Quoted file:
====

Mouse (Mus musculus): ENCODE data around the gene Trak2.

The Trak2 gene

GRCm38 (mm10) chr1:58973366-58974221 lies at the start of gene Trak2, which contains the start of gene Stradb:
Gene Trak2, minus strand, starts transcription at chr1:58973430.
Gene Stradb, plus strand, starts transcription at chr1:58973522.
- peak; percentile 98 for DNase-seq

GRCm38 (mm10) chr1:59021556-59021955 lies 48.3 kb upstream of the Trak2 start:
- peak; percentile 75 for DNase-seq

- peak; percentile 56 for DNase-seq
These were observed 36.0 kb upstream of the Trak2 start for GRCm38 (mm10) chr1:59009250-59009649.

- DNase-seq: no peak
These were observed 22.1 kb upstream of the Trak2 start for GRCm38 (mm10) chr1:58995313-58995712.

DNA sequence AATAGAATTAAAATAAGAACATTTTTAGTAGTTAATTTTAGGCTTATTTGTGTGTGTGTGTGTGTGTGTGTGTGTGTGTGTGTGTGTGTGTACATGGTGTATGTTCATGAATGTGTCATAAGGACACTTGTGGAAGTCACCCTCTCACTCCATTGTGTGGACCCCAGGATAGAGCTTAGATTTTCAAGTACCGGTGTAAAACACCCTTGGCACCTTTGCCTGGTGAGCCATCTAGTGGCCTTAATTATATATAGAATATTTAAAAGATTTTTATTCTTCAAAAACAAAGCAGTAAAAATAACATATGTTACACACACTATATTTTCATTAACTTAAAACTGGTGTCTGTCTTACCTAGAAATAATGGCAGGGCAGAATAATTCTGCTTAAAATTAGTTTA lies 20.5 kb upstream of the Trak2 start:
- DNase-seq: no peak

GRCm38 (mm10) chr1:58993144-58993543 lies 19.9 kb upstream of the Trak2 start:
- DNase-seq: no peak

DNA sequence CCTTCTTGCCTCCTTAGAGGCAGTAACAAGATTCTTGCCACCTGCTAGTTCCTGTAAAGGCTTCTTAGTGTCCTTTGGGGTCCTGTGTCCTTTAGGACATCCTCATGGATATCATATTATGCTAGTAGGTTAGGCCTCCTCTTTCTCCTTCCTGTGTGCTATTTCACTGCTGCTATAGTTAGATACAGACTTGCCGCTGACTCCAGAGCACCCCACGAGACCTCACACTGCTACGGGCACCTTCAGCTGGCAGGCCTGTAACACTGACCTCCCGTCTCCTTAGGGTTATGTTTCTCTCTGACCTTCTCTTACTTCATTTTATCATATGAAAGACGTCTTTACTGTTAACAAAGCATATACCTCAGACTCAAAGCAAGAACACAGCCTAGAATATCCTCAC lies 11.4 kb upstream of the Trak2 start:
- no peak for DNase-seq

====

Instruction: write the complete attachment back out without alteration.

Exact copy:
Mouse (Mus musculus): ENCODE data around the gene Trak2.

The Trak2 gene

GRCm38 (mm10) chr1:58973366-58974221 lies at the start of gene Trak2, which contains the start of gene Stradb:
Gene Trak2, minus strand, starts transcription at chr1:58973430.
Gene Stradb, plus strand, starts transcription at chr1:58973522.
- peak; percentile 98 for DNase-seq

GRCm38 (mm10) chr1:59021556-59021955 lies 48.3 kb upstream of the Trak2 start:
- peak; percentile 75 for DNase-seq

- peak; percentile 56 for DNase-seq
These were observed 36.0 kb upstream of the Trak2 start for GRCm38 (mm10) chr1:59009250-59009649.

- DNase-seq: no peak
These were observed 22.1 kb upstream of the Trak2 start for GRCm38 (mm10) chr1:58995313-58995712.

DNA sequence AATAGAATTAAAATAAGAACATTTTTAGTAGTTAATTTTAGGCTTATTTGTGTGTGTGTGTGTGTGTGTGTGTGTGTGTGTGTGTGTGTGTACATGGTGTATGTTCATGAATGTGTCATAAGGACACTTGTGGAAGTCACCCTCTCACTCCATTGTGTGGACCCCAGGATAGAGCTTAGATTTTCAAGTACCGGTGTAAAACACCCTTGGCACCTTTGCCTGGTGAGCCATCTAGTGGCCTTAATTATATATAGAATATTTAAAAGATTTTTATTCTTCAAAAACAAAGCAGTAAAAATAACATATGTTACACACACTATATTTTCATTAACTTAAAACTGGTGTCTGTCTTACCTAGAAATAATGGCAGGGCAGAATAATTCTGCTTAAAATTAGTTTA lies 20.5 kb upstream of the Trak2 start:
- DNase-seq: no peak

GRCm38 (mm10) chr1:58993144-58993543 lies 19.9 kb upstream of the Trak2 start:
- DNase-seq: no peak

DNA sequence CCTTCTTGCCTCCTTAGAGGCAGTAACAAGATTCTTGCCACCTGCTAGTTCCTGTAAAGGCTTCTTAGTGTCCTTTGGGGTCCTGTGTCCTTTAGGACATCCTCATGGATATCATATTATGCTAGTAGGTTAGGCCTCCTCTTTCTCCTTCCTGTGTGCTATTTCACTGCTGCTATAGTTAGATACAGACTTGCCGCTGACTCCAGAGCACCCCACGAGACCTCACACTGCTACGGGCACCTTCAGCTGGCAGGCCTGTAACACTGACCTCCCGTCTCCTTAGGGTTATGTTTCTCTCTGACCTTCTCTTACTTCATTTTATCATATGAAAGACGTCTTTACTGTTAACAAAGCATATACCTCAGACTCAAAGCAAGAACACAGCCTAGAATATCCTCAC lies 11.4 kb upstream of the Trak2 start:
- no peak for DNase-seq